Recently, I got two invitations to become an editor for two journals (at the same day). At first I was very surprised and willing to accept the offer.
Todays detection limits are very low. Using various methods such as amperometric detection , surface plasmon resonance , and laser–induced fluorescence detection  it is possible to sense few attomolar (10-18 mol·L-1) concentrations of analytes.
- W. Gao, H. Dong, J. Lei, H. Ji, and H. Ju, "Signal amplification of streptavidin–horseradish peroxidase functionalized carbon nanotubes for amperometric detection of attomolar DNA", Chemical Communications, vol. 47, pp. 5220, 2011. http://dx.doi.org/10.1039/C1CC10840A
- J. Ferreira, M.J.L. Santos, M.M. Rahman, A.G. Brolo, R. Gordon, D. Sinton, and E.M. Girotto, "Attomolar Protein Detection Using in-Hole Surface Plasmon Resonance", Journal of the American Chemical Society, vol. 131, pp. 436-437, 2008. http://dx.doi.org/10.1021/ja807704v
- D.B. Craig, J.C.Y. Wong, and N.J. Dovichi, "Detection of Attomolar Concentrations of Alkaline Phosphatase by Capillary Electrophoresis Using Laser-Induced Fluorescence Detection", Analytical Chemistry, vol. 68, pp. 697-700, 1996. http://dx.doi.org/10.1021/ac950650z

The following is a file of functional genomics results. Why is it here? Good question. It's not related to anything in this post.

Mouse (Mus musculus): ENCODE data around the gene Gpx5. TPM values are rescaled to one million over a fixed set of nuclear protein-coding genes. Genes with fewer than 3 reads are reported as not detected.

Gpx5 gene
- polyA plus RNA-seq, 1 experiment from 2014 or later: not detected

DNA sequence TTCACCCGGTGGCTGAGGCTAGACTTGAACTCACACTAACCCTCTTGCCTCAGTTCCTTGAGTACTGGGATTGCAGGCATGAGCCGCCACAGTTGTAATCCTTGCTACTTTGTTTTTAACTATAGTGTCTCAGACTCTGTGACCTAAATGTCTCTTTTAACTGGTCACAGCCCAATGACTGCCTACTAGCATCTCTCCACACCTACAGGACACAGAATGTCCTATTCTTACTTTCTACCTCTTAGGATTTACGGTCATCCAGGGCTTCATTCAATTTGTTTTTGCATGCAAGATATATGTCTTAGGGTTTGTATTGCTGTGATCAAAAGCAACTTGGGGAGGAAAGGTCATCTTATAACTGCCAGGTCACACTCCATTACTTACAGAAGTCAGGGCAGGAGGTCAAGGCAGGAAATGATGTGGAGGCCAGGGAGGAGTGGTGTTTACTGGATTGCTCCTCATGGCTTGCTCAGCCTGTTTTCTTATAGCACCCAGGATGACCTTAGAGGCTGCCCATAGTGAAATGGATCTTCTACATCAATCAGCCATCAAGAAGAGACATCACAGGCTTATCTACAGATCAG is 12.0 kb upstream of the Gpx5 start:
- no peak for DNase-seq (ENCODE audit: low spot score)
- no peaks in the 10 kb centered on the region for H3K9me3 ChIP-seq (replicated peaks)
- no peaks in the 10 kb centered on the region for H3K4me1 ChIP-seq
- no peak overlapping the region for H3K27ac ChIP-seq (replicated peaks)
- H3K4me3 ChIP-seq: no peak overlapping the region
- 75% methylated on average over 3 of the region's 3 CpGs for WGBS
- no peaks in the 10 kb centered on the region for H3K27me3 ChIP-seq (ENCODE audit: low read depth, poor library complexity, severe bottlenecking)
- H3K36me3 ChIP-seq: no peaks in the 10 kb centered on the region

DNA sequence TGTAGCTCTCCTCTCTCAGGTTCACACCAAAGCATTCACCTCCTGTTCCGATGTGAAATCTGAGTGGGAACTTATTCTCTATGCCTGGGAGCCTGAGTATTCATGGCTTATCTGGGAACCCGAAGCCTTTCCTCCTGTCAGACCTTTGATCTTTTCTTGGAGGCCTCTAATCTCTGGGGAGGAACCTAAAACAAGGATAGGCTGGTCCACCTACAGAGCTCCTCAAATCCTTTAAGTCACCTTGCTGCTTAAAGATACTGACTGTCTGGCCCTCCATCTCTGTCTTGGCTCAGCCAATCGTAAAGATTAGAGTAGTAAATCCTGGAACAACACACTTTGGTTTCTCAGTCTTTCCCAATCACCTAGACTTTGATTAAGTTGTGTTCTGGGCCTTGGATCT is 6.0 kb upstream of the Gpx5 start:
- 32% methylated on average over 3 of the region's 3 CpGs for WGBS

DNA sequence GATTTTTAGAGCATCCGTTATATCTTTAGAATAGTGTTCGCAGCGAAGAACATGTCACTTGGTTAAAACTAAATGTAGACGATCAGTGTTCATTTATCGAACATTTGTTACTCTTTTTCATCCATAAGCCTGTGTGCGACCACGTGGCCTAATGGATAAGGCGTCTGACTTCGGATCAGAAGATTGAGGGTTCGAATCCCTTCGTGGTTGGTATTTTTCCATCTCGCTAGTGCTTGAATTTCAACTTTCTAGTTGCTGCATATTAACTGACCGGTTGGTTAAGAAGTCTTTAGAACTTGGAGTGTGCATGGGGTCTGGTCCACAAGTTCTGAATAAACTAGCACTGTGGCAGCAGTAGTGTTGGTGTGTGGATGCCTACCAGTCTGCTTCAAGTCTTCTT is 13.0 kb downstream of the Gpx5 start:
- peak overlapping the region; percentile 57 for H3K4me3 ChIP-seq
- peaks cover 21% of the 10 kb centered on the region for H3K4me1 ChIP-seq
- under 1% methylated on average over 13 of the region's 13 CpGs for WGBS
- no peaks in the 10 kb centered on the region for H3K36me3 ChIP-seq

ICP–OES is a common technique in analytical chemistry, which is characterized by simplicity, simultaneous multi-elemental determination capability, high sensitivity, linear dynamic range, low detection limits, and good precision . It seems to be the perfect method for element analysis (esp. metals). However, sometimes it can fool the user.
- K. Satyanarayana, and S. Durani, "Separation and inductively coupled plasma optical emission spectrometric (ICP-OES) determination of trace impurities in nuclear grade uranium oxide", Journal of Radioanalytical and Nuclear Chemistry, vol. 285, pp. 659-665, 2010. http://dx.doi.org/10.1007/s10967-010-0591-8